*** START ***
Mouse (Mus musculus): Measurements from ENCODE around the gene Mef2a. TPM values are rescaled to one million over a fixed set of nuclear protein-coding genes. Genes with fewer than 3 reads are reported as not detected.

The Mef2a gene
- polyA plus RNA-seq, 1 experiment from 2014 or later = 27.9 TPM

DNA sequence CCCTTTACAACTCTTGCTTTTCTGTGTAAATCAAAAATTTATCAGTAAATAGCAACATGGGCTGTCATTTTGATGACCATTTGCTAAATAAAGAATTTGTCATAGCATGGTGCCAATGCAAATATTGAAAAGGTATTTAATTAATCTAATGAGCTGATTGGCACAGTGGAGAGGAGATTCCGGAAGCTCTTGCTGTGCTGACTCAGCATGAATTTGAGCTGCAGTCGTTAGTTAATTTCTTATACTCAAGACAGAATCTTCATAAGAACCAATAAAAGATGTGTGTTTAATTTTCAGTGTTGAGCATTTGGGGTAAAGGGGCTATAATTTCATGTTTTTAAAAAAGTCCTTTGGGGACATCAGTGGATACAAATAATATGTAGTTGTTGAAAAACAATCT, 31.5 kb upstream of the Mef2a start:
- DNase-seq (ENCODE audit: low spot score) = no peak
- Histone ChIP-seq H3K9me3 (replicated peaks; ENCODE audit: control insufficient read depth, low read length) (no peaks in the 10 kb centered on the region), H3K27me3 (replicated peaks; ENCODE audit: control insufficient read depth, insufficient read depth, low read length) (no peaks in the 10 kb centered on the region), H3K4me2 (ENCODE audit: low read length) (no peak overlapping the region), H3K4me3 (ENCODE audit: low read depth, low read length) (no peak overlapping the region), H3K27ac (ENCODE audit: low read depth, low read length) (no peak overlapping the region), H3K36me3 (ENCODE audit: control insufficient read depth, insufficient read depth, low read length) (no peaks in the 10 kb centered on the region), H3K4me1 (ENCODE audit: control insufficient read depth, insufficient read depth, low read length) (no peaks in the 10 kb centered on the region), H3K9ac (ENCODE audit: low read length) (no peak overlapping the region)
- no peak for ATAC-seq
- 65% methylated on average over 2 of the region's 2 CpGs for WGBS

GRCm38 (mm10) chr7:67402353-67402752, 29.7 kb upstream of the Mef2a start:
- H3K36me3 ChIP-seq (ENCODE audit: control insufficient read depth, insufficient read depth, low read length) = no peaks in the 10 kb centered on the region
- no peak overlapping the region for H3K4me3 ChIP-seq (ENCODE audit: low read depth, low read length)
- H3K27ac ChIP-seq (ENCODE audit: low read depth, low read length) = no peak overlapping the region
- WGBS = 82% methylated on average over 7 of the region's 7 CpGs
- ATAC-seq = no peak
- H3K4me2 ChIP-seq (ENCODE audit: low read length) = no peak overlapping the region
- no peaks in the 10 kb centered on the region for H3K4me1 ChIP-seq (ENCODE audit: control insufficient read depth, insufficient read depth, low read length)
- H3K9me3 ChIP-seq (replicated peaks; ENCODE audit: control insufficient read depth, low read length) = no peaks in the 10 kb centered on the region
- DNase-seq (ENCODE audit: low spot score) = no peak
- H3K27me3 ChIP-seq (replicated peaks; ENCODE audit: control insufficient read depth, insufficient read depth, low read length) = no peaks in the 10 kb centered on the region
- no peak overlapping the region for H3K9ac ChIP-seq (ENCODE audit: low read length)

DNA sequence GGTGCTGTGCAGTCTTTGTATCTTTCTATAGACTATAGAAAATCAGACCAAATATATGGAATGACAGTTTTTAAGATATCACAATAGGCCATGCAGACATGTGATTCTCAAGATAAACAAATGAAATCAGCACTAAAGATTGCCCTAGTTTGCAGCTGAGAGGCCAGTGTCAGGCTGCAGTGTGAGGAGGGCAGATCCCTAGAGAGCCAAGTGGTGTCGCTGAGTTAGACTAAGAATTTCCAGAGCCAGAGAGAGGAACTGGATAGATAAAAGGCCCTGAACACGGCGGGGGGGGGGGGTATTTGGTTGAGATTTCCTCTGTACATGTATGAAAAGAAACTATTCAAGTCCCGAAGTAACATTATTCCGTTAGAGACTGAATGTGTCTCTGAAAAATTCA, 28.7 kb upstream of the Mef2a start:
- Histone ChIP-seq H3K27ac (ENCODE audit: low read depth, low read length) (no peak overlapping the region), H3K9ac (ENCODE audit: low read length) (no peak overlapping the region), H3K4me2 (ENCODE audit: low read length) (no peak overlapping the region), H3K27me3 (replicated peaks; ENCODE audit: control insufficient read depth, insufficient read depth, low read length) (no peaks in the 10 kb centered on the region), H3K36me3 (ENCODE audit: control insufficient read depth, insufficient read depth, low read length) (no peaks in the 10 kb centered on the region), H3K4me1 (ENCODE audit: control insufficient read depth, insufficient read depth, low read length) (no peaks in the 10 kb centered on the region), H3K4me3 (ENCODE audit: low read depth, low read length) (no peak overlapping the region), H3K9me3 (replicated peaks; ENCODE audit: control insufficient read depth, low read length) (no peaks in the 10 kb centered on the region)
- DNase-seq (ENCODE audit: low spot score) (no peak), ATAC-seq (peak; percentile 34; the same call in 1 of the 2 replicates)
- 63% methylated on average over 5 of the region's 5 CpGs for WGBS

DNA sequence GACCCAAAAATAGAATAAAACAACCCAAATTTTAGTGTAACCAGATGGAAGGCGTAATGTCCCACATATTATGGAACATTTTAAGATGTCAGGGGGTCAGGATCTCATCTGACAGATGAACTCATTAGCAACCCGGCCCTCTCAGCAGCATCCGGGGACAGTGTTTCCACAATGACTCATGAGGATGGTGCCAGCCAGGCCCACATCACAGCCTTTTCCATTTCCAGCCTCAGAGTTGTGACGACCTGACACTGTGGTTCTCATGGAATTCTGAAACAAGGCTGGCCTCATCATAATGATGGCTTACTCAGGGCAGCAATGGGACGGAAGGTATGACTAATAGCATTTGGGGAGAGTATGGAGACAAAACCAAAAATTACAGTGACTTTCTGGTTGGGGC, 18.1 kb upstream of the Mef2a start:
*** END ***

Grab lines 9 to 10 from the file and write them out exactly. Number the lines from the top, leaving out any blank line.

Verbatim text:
GRCm38 (mm10) chr7:67402353-67402752, 29.7 kb upstream of the Mef2a start:
- H3K36me3 ChIP-seq (ENCODE audit: control insufficient read depth, insufficient read depth, low read length) = no peaks in the 10 kb centered on the region